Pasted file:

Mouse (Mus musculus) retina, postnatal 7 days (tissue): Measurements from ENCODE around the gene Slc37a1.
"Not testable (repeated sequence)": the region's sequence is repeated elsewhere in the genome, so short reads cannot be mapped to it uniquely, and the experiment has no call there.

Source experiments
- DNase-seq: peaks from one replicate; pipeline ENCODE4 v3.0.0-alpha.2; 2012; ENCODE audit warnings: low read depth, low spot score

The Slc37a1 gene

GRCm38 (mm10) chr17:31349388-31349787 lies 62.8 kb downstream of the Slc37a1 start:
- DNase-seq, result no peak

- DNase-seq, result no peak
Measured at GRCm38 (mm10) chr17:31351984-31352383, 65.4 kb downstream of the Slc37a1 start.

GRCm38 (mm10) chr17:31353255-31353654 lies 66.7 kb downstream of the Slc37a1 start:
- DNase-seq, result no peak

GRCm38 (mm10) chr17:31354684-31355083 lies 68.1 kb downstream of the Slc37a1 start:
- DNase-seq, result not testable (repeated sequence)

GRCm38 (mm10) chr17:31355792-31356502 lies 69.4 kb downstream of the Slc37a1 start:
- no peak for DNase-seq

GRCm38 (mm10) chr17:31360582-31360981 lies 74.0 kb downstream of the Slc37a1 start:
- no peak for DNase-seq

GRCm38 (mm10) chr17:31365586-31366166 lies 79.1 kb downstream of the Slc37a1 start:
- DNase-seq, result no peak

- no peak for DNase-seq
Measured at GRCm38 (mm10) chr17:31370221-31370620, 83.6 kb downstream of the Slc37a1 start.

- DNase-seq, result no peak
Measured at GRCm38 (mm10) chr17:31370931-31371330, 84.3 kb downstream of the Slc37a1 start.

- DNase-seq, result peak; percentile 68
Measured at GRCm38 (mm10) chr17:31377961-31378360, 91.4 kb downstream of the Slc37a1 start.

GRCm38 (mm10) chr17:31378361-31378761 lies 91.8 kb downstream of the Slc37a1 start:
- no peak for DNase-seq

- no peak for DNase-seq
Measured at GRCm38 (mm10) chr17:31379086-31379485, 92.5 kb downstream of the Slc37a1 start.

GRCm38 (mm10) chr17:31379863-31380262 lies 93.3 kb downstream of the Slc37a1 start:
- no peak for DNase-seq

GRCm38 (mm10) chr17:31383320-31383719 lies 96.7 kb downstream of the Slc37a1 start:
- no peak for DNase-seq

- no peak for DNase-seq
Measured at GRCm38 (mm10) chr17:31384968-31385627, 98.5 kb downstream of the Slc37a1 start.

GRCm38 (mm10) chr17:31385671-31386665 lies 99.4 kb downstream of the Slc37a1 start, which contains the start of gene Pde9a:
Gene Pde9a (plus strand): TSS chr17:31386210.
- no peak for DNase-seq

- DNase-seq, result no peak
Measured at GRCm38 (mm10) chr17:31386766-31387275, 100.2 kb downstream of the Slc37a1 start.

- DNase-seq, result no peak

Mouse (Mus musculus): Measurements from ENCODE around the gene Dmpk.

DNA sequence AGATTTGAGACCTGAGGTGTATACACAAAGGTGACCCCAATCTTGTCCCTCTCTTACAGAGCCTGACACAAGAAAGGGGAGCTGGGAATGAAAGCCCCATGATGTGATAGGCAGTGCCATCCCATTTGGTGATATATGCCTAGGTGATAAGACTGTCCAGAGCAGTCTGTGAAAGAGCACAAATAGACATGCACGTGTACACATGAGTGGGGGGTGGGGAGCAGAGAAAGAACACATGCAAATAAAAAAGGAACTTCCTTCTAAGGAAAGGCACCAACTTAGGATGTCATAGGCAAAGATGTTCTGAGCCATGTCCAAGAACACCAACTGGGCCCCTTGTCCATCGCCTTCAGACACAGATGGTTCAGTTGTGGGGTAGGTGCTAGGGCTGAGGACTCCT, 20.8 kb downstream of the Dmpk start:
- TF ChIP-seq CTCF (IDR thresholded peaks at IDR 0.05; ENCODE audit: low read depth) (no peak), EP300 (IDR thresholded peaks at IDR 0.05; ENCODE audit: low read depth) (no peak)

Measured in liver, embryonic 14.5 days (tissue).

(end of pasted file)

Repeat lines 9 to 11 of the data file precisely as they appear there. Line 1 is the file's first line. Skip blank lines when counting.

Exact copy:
Measured at GRCm38 (mm10) chr17:31351984-31352383, 65.4 kb downstream of the Slc37a1 start.

GRCm38 (mm10) chr17:31353255-31353654 lies 66.7 kb downstream of the Slc37a1 start:
- DNase-seq, result no peak